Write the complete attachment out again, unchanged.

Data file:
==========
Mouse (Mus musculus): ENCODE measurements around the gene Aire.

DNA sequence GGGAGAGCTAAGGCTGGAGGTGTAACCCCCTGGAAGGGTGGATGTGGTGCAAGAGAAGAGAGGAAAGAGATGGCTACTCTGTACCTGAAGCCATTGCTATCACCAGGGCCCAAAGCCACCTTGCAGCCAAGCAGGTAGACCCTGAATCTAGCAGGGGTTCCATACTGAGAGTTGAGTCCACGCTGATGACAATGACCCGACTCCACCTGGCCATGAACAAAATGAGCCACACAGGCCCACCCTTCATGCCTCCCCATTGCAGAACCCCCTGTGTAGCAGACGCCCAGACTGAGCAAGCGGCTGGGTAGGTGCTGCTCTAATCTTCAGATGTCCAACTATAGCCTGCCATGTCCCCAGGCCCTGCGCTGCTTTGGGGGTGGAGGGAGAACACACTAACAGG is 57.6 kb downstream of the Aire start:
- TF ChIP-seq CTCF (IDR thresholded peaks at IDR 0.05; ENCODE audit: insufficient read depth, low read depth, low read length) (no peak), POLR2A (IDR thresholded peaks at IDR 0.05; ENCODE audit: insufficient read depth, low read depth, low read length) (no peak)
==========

Mouse (Mus musculus): ENCODE measurements around the gene Aire.

DNA sequence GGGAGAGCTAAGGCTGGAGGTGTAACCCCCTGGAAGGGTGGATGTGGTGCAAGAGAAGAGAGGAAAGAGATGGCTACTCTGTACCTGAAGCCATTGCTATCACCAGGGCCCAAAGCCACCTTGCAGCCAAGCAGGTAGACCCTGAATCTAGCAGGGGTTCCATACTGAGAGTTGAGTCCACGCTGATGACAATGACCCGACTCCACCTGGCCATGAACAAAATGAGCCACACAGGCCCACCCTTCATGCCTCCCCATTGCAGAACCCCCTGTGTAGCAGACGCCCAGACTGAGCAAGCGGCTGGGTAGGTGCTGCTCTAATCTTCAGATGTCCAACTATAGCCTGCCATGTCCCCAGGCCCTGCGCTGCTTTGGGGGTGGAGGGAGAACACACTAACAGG is 57.6 kb downstream of the Aire start:
- TF ChIP-seq CTCF (IDR thresholded peaks at IDR 0.05; ENCODE audit: insufficient read depth, low read depth, low read length) (no peak), POLR2A (IDR thresholded peaks at IDR 0.05; ENCODE audit: insufficient read depth, low read depth, low read length) (no peak)